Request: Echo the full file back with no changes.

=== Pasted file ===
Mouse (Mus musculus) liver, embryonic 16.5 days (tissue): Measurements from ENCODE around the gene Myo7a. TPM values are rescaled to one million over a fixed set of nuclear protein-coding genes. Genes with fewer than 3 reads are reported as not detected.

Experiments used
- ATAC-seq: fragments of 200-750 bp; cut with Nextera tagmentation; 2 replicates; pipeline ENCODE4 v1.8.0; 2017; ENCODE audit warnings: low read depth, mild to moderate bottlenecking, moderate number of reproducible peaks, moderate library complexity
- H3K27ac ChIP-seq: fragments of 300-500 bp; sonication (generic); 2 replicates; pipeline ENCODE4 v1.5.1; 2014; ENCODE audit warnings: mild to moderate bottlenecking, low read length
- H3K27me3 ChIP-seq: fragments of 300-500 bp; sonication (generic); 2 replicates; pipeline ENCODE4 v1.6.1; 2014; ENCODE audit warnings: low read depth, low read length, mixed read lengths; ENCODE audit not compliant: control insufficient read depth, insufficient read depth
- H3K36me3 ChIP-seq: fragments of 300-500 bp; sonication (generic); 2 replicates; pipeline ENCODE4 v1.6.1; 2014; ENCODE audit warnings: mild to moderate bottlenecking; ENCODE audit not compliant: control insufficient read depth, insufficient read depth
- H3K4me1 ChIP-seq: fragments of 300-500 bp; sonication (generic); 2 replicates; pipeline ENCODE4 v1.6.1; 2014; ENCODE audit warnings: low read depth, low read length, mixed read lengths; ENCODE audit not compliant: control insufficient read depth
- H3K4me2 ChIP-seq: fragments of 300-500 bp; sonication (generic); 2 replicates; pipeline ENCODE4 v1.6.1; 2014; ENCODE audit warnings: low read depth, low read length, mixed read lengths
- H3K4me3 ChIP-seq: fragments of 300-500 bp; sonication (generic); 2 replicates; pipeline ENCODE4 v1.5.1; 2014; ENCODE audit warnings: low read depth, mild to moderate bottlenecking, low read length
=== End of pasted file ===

Mouse (Mus musculus) liver, embryonic 16.5 days (tissue): Measurements from ENCODE around the gene Myo7a. TPM values are rescaled to one million over a fixed set of nuclear protein-coding genes. Genes with fewer than 3 reads are reported as not detected.

Experiments used
- ATAC-seq: fragments of 200-750 bp; cut with Nextera tagmentation; 2 replicates; pipeline ENCODE4 v1.8.0; 2017; ENCODE audit warnings: low read depth, mild to moderate bottlenecking, moderate number of reproducible peaks, moderate library complexity
- H3K27ac ChIP-seq: fragments of 300-500 bp; sonication (generic); 2 replicates; pipeline ENCODE4 v1.5.1; 2014; ENCODE audit warnings: mild to moderate bottlenecking, low read length
- H3K27me3 ChIP-seq: fragments of 300-500 bp; sonication (generic); 2 replicates; pipeline ENCODE4 v1.6.1; 2014; ENCODE audit warnings: low read depth, low read length, mixed read lengths; ENCODE audit not compliant: control insufficient read depth, insufficient read depth
- H3K36me3 ChIP-seq: fragments of 300-500 bp; sonication (generic); 2 replicates; pipeline ENCODE4 v1.6.1; 2014; ENCODE audit warnings: mild to moderate bottlenecking; ENCODE audit not compliant: control insufficient read depth, insufficient read depth
- H3K4me1 ChIP-seq: fragments of 300-500 bp; sonication (generic); 2 replicates; pipeline ENCODE4 v1.6.1; 2014; ENCODE audit warnings: low read depth, low read length, mixed read lengths; ENCODE audit not compliant: control insufficient read depth
- H3K4me2 ChIP-seq: fragments of 300-500 bp; sonication (generic); 2 replicates; pipeline ENCODE4 v1.6.1; 2014; ENCODE audit warnings: low read depth, low read length, mixed read lengths
- H3K4me3 ChIP-seq: fragments of 300-500 bp; sonication (generic); 2 replicates; pipeline ENCODE4 v1.5.1; 2014; ENCODE audit warnings: low read depth, mild to moderate bottlenecking, low read length